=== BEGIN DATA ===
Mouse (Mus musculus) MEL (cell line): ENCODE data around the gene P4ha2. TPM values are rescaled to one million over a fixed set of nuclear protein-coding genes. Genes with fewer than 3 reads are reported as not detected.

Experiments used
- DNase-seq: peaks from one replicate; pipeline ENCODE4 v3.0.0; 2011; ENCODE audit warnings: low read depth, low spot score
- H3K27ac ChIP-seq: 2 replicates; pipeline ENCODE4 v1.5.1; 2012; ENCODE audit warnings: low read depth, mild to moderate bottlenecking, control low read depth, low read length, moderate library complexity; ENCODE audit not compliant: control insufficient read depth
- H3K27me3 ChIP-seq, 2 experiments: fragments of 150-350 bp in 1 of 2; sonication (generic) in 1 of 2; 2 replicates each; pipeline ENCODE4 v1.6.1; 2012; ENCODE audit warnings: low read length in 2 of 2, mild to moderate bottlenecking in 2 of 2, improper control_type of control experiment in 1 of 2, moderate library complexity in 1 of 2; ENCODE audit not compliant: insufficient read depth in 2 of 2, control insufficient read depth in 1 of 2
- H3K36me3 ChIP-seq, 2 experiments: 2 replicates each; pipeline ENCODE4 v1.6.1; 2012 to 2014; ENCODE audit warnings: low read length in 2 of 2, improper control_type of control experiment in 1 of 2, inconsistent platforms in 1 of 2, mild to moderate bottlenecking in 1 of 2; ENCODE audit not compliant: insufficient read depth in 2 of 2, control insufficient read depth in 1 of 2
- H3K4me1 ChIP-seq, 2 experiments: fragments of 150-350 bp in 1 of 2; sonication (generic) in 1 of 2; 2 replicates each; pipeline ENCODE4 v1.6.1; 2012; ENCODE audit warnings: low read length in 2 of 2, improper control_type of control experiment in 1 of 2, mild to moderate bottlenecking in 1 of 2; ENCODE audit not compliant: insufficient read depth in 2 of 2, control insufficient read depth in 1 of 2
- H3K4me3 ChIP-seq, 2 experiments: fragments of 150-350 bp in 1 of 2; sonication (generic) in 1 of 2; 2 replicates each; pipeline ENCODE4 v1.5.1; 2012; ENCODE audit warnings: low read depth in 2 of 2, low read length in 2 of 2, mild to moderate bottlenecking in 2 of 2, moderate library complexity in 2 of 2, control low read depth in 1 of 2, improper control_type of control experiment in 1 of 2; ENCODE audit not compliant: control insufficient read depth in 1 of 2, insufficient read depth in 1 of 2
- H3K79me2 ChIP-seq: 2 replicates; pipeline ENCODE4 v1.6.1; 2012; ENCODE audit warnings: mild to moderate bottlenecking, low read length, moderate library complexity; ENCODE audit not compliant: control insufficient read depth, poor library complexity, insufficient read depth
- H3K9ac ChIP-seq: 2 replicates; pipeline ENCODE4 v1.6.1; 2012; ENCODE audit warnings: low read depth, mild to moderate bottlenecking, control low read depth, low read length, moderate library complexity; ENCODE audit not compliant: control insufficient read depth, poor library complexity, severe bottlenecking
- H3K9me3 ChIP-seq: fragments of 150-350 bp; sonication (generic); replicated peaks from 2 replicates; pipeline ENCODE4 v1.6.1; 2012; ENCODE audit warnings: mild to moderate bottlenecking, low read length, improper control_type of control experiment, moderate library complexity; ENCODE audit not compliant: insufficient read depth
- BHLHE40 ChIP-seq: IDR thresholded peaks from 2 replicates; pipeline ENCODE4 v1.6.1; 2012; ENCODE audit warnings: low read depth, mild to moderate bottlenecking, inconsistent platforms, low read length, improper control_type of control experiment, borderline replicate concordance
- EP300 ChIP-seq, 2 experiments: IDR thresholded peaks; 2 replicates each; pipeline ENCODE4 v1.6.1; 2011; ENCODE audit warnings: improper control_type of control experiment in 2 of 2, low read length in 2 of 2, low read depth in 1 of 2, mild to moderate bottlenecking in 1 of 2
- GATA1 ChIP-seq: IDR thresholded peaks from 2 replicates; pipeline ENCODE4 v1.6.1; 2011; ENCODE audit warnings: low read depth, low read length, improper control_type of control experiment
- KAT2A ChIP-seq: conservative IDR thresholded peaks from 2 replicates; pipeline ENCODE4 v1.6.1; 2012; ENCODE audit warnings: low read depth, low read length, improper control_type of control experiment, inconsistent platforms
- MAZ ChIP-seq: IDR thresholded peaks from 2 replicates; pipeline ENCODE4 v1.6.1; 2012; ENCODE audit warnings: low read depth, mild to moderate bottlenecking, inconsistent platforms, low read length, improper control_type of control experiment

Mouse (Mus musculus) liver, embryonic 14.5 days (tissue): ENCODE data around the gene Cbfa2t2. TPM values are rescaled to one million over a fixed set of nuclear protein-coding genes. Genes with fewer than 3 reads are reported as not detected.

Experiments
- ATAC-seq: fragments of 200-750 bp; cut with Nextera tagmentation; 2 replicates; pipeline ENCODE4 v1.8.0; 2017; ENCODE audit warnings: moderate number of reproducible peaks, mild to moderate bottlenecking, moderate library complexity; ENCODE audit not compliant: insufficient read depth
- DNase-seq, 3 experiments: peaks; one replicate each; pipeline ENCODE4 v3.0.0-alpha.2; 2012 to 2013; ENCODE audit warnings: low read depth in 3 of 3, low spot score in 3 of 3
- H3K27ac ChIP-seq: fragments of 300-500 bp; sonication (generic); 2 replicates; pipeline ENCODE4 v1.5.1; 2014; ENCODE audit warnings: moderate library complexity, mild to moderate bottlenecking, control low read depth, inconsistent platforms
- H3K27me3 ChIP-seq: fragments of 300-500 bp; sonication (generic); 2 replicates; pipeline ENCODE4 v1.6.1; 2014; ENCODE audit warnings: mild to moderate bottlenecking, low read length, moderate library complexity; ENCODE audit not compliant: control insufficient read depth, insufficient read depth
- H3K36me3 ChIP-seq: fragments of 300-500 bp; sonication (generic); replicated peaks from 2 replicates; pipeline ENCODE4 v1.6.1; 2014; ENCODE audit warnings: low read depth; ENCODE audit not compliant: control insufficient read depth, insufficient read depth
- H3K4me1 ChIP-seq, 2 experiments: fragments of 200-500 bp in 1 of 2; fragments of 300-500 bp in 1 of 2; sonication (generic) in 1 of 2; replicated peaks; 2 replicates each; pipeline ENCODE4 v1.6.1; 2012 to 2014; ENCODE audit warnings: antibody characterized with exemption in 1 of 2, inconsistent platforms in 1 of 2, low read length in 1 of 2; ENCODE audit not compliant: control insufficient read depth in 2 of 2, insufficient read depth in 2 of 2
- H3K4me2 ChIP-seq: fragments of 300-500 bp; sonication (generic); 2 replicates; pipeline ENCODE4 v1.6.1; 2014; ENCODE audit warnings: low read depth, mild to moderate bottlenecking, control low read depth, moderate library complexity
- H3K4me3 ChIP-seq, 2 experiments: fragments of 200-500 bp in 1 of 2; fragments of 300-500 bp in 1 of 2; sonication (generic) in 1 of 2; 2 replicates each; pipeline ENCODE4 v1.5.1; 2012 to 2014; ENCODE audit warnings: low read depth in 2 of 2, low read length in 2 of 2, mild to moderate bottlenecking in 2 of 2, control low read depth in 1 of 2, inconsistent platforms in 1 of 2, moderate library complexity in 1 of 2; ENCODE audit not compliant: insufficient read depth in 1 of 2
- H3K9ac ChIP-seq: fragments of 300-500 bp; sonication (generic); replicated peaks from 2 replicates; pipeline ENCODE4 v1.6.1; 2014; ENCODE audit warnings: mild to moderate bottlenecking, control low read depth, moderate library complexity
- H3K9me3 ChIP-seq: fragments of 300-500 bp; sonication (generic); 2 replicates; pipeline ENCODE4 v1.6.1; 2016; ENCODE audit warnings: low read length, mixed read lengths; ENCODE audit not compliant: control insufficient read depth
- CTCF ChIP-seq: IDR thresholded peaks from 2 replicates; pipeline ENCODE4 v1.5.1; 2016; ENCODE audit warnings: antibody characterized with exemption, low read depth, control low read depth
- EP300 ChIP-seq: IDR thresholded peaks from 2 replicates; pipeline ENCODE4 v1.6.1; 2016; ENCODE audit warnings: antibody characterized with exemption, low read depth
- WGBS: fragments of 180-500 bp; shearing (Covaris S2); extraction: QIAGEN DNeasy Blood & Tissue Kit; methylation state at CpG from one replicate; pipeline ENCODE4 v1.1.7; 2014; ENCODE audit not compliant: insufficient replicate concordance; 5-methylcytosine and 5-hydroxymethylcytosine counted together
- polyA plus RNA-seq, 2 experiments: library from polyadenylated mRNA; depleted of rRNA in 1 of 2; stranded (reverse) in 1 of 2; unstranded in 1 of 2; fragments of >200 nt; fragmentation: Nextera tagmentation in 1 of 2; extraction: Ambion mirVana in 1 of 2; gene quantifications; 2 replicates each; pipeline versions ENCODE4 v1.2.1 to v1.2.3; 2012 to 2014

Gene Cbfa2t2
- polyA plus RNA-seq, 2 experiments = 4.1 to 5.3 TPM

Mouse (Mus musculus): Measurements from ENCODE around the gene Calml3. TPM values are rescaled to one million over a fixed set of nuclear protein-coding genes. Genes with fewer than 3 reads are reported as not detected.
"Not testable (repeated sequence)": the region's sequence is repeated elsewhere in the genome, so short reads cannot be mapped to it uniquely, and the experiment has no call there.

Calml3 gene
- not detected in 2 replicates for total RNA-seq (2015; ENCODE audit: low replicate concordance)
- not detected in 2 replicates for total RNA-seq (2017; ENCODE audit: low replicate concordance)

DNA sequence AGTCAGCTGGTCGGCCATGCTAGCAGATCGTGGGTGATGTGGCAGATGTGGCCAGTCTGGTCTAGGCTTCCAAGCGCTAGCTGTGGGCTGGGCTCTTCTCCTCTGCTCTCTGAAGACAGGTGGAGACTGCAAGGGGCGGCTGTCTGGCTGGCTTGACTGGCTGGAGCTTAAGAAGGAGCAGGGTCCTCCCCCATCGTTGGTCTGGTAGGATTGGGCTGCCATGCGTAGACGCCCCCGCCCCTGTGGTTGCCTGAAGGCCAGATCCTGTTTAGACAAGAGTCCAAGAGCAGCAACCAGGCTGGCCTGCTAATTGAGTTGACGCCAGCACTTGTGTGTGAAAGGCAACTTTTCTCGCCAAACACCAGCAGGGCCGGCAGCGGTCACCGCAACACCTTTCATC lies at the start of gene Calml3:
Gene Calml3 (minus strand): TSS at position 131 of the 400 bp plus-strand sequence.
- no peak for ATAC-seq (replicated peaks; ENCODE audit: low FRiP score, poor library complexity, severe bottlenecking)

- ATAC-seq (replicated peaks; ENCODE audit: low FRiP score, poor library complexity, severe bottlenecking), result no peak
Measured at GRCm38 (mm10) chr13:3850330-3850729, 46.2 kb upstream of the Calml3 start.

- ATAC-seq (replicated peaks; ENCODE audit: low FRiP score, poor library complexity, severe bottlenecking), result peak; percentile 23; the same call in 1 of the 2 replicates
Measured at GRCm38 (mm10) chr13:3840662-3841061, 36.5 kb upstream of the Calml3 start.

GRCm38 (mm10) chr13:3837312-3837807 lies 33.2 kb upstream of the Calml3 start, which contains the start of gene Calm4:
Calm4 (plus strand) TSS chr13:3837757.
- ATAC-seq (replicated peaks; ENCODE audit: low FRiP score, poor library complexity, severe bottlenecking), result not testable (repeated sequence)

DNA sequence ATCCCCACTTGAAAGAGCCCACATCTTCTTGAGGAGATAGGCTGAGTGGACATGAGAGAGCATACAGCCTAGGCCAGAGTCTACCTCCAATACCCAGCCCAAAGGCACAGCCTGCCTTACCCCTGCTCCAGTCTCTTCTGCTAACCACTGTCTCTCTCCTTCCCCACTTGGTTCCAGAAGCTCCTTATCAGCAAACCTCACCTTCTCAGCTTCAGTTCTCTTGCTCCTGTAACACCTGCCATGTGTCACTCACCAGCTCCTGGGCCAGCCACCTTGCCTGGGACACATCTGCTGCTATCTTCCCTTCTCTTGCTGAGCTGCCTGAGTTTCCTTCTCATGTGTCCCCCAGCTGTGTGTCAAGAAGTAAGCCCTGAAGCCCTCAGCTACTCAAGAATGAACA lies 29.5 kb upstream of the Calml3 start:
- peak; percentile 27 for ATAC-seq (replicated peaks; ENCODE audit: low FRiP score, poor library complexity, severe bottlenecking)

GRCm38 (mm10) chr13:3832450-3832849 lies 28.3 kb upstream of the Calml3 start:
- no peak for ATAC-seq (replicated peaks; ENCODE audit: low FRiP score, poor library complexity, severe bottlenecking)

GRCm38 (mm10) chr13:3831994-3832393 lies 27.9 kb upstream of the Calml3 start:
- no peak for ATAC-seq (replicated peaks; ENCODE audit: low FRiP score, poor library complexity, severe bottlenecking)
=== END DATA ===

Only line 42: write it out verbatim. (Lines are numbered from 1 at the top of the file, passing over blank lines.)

- no peak for ATAC-seq (replicated peaks; ENCODE audit: low FRiP score, poor library complexity, severe bottlenecking)